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Don't make a performance of your piety. God is the audience, not your fellowman, so you can stop acting.
"Take heed that you do not do your charitable deeds before men, to be seen by them. Otherwise you have no reward from your Father in heaven. Therefore, when you do a charitable deed, do not sound a trumpet before you as the hypocrites do . . . . But when you do a charitable deed, do not let your left hand know what your right hand is doing, that your charitable deed may be in secret; and your Father who sees in secret will Himself reward you openly.
"And when you pray, you shall not be like the hypocrites. For they love to pray standing in the synagogues and on the corners of the streets, that they may be seen. Assuredly, I say to you, they have their reward. But you, when you pray, go into your room, and when you have shut your door, pray to your Father who is in the secret place; and your Father who sees in secret will reward you openly. . . .
"Moreover, when you fast, do not be like the hypocrites, with a sad countenance. For they disfigure their faces that they may appear to be fasting. Assuredly, I say to you, they have their reward. But you, when you fast, anoint your head and wash your face, so that you do not appear to be fasting; and your Father who sees in secret will reward you openly."
Matthew 6:1-18 NKJV, condensed
Giving, Praying and Fasting
It is time to acknowledge that Jesus had a sense of humor, and this passage is a good example. One of the problems in understanding the Bible is that we are reading the words and not listening to them in their original, spoken form. We miss the nuances and signs of passion in tone and body language. We don't know the winks or the sparkle in the eye when people joked, or poked fun at each other. Obviously I think we are more serious than we need to be when reading a passage such as this one.
Jesus had just finished a long discussion on the Law and the Prophets. Now it was time to lighten up for a few minutes. Jesus had critical words to deliver, but he did it in a humorous way. When you do a good deed, don't hire a trumpeter to go before you and announce your deed! I believe people laughed when they heard that. Don't let your left hand know what your right hand is doing--just imagine what a comedian could do with that image! When you pray, don't stand at a busy intersection with a sign saying, "I'm praying." When you fast, don't go around looking dirty and miserable; instead wash up and pour on some oil of gladness! Yes, you have permission to smile at this, even chuckle.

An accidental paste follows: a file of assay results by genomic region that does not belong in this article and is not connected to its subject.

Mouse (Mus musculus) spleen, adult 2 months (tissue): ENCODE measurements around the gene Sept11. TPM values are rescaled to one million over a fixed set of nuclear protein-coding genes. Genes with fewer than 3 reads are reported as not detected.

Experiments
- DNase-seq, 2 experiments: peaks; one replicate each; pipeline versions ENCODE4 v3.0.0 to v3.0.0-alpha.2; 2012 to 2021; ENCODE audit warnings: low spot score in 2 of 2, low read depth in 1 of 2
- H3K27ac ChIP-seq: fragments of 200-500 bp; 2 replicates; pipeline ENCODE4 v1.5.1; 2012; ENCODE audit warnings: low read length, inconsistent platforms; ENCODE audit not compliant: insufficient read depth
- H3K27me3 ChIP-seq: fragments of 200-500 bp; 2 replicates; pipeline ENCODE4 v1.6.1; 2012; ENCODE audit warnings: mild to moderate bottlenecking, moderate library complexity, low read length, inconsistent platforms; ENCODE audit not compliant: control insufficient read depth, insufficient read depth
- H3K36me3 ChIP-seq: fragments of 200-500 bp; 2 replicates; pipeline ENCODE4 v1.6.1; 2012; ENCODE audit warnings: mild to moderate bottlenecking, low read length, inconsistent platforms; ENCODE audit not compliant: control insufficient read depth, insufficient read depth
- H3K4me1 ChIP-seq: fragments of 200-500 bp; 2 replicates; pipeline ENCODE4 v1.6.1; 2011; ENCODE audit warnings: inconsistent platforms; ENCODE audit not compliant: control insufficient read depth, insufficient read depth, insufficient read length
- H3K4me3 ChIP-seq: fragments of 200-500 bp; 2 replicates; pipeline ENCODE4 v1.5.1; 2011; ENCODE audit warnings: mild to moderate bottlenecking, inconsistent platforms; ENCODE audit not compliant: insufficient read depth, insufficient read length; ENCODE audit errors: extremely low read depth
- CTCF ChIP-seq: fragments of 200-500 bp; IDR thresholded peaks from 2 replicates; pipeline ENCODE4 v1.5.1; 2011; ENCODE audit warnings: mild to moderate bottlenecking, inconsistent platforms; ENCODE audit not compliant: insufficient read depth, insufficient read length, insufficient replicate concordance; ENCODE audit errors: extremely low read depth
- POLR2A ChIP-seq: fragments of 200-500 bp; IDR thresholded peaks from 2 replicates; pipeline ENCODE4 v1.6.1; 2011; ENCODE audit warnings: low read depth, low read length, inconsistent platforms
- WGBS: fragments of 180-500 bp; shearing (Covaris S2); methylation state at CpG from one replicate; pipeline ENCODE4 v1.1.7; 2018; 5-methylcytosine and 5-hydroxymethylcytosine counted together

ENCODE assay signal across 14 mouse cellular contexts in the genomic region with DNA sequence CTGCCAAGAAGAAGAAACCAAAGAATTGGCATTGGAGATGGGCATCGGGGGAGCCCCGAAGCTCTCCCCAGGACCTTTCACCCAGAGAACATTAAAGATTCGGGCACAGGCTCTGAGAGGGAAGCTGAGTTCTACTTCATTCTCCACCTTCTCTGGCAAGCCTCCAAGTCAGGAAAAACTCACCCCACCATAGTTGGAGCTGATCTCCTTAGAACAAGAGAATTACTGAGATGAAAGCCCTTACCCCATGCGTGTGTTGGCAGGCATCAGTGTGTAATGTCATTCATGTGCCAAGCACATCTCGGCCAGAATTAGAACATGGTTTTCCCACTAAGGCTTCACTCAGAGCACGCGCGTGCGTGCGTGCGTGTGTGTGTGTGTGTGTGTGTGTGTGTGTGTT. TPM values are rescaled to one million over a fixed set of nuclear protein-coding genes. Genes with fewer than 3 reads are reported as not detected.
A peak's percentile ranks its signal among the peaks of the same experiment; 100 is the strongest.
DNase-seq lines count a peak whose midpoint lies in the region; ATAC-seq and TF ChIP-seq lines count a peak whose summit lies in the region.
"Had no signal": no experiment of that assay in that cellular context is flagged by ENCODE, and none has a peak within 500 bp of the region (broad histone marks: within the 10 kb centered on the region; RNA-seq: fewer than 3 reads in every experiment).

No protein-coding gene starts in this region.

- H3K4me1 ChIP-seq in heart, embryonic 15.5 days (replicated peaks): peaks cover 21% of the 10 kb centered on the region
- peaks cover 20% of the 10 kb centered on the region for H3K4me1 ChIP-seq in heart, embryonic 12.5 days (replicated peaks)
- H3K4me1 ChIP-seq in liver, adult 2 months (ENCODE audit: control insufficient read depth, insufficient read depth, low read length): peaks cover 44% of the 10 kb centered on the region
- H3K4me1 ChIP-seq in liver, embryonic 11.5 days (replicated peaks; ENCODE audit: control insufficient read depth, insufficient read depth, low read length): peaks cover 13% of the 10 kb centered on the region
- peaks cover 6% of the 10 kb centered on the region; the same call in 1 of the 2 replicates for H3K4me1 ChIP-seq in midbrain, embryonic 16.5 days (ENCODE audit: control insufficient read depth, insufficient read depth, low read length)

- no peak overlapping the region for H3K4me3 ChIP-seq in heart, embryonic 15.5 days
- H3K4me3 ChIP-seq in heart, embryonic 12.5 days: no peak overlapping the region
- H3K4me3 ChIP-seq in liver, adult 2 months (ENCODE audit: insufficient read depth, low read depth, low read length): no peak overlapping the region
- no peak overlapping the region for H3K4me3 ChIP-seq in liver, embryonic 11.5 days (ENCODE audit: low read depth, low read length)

In this next section of the Sermon on the Mount, Jesus made up some additional commandments of his own:
We'll save the last three for succeeding studies and start with the one about acting out our religious disciplines. We give to the less fortunate, we talk to God, we abstain from food or other pleasures in order to concentrate on spiritual matters--these are three familiar practices. They all reflect the risk of being empty. When we give, we empty our pockets or checkbook. When we pray, we empty some time and space to give attention to God. When we fast, we literally empty ourselves to become more sensitive to the fullness of God's presence.
Jesus is not recommending that we end these traditions. He is protesting the misguided and faulty thinking behind the deed. It's not the giving, praying or fasting that is wrong; the error is in the motivation and the temptation to deceive. Before sighing with relief that these words are for the rich and pompous, take another look. Jesus is speaking to us. Human nature has not changed all that much since Jesus' day. Religious disciplines are something like the commandments and can become no more than an external performance motivated by our desire to look good in the eyes of those we are trying to impress.